Bus  0, device   1, function  0:
PCI bridge: VIA Technologies Unknown device (rev 0).
Vendor id=1106. Device id=8305.
Medium devsel.  Master Capable.  No bursts.  Min Gnt=8


Now, the above section is NOT what you are looking for. Instead you want to look for the following section:
Bus  0, device  17, function  0:
Unknown mass storage controller: Promise Technology
Unknown device (rev 2).
Vendor id=105a. Device id=d30.
Medium devsel.  IRQ 10.  Master Capable.  Latency=32.
I/O at 0x8400 [0x8401].
I/O at 0x8000 [0x8001].
I/O at 0x7800 [0x7801].
I/O at 0x7400 [0x7401].
I/O at 0x7000 [0x7001].
Non-prefetchable 32 bit memory at 0xdd000000 [0xdd000000].


which is describing the UDMA controller addresses. From this section you want to take the very first address (within the list). In this example, I would take 0x8400 as the address of my first UMDA controller.

Armed with this information, you are now ready to run the installation of Linux on your new UDMA.

Now let's get our install on!
Installation will now be a snap! Make sure the drive is connected to the UDMA controller, put your Linux installation CD in, and at the installation prompt, type:
linux ide2=*x****

and the installation will go off as normal.

Note
In place of *x**** you will enter your specific UDMA controller address.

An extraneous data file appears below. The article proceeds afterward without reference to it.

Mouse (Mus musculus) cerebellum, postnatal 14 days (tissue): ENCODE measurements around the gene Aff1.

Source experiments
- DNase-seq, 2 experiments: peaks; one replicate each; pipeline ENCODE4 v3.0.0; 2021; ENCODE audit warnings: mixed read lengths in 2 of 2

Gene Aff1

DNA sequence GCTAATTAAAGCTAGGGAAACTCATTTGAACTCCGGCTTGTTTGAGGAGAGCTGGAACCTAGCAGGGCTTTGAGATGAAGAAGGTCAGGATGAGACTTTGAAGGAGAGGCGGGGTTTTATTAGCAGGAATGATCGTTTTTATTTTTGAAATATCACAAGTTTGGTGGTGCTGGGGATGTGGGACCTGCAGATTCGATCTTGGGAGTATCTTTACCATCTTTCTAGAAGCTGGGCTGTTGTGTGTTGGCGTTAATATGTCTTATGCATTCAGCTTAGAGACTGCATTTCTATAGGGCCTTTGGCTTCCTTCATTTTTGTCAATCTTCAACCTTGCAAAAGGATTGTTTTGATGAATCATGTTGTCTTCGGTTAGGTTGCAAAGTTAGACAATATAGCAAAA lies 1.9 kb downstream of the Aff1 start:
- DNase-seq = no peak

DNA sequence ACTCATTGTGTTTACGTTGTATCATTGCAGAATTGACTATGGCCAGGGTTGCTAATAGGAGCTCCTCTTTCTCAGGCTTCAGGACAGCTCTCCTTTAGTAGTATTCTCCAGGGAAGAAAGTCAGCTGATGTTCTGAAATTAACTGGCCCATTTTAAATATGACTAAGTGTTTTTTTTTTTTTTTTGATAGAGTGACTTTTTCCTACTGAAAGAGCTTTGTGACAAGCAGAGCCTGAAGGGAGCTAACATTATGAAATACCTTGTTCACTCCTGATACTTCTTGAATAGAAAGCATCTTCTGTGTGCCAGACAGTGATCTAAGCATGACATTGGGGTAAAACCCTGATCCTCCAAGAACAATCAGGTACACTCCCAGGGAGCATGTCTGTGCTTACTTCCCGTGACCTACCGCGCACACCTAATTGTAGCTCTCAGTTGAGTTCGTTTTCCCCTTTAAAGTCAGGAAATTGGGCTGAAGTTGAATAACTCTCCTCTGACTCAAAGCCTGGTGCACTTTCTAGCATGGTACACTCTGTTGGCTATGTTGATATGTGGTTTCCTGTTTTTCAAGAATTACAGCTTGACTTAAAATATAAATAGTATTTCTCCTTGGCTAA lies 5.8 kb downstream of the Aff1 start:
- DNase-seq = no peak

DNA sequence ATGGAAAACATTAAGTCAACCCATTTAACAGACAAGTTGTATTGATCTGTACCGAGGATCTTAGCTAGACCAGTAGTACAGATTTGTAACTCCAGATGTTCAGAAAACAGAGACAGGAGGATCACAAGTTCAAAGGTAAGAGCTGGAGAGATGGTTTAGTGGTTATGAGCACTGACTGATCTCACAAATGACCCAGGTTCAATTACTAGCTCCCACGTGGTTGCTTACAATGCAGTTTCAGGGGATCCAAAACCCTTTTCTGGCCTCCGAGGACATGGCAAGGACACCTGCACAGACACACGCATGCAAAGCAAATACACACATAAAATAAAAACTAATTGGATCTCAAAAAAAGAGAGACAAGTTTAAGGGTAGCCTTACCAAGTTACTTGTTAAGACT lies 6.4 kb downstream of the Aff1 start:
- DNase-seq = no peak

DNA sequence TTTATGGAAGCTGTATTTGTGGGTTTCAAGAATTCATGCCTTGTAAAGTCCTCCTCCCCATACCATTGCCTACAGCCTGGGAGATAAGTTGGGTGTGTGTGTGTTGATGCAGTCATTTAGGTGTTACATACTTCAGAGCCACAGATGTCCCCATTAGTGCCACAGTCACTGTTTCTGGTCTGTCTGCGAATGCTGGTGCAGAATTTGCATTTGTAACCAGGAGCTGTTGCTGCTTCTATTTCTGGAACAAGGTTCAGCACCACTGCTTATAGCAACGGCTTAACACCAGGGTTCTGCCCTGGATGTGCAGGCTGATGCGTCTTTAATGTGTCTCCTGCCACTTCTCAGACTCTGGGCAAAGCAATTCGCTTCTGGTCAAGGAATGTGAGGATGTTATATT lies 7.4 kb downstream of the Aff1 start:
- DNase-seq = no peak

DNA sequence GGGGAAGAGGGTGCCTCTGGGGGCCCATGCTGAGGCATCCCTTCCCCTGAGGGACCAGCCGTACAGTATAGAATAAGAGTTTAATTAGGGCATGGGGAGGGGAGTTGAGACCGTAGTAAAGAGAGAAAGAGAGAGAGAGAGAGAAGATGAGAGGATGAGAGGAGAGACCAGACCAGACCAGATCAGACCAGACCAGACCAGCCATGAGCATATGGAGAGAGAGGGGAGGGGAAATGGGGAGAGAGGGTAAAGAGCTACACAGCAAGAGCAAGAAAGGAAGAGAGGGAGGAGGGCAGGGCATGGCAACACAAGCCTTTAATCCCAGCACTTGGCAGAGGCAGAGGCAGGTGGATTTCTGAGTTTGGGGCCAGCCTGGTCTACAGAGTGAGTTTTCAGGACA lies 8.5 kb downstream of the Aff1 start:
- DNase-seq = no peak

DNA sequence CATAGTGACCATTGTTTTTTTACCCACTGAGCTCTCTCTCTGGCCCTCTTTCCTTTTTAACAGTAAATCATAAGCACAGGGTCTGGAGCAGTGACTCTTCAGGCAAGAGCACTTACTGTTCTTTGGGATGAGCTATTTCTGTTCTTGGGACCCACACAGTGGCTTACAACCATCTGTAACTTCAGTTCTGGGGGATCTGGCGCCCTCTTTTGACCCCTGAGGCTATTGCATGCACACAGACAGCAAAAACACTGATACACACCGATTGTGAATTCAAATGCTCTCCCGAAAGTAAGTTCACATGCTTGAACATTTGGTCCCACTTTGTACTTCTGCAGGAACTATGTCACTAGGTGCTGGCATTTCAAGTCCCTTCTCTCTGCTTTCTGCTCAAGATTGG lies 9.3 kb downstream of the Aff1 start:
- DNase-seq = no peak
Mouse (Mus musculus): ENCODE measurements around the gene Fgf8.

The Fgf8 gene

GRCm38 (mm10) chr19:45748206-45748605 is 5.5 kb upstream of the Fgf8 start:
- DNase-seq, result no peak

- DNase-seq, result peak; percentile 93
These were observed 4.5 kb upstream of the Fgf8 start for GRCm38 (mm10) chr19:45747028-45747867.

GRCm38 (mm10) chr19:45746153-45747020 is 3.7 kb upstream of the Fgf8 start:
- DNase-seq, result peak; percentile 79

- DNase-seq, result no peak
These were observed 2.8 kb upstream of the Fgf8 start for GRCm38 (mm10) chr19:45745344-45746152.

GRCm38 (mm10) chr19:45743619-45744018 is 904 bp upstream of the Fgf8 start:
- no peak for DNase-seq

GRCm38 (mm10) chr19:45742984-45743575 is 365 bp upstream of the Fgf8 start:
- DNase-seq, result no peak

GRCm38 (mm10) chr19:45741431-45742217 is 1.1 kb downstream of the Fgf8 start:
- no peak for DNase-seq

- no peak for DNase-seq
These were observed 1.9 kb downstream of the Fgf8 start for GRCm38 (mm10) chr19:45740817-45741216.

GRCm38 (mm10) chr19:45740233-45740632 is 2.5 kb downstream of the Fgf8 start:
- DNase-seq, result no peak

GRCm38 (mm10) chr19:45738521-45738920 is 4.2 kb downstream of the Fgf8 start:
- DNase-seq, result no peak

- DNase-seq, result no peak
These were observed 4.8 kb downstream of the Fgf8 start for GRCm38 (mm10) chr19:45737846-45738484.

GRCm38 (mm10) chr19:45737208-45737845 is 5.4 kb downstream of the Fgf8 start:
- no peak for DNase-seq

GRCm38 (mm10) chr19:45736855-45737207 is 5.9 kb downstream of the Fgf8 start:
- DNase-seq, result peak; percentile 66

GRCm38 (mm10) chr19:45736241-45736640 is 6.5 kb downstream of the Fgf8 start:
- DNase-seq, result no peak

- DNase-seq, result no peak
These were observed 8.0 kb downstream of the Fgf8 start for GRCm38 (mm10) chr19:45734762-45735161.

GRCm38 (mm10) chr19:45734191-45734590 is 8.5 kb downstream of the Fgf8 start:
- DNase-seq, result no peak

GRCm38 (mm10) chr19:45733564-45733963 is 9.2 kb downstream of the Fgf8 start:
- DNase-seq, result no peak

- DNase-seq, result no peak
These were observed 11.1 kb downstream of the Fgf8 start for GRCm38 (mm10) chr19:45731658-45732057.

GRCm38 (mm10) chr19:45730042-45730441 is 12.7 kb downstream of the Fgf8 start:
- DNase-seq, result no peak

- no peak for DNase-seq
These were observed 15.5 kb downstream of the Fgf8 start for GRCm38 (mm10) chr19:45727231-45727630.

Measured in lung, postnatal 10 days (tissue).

Post-install strangies
Once you have Linux installed on your pretty UDMA drive you might think you're finished. Well, you're not! Try to boot. Go ahead... make me laugh. It seems like it will boot just fine... to a point. Once the machine attempts to find your hard drive, it will kernel panic, and that's, as my dear mother says, All she wrote!

Once you've rebooted your machine, you will need to pass the same parameters to the now-resident kernel that you did for installation. So, at your boot prompt, type:
linux ide2=*x****

Note
Again, in place of *x**** you will enter your specific UDMA controller address. Also note:
For Red Hat 7.0, you have to hit [Ctrl]x to get into text mode at boot.


Now your newly installed Linux OS will boot just fine. But you're not out of the woods just yet. Unless you don't mind typing the above command every time you boot Linux, you will want to add an append statement to your /etc/lilo.conf file.

Open /etc/lilo.conf (as root) in your favorite text editor and add the following line:
append="ide2=*x****"

 

NOTE
See above note.

Once you've added the append statement, you have to re-run lilo with the command:
/sbin/lilo

and, if you don’t have any errors in your editing, you will see which OSs lilo has added and, finally, your prompt.

Now you can safely reboot and, when the LILO: prompt appears, hit [Enter] (or type linux), and Linux will boot as it should.

Conclusion
The benefits of using your UDMA controller with Linux by far outweigh the hassle of getting it to work. The speed alone will make you giddy as a child on Jolt Cola!

About Jack Wallen

Jack Wallen is an award-winning writer for TechRepublic and Linux.com. He’s an avid promoter of open source and the voice of The Android Expert. For more news about Jack Wallen, visit his website jackwallen.com.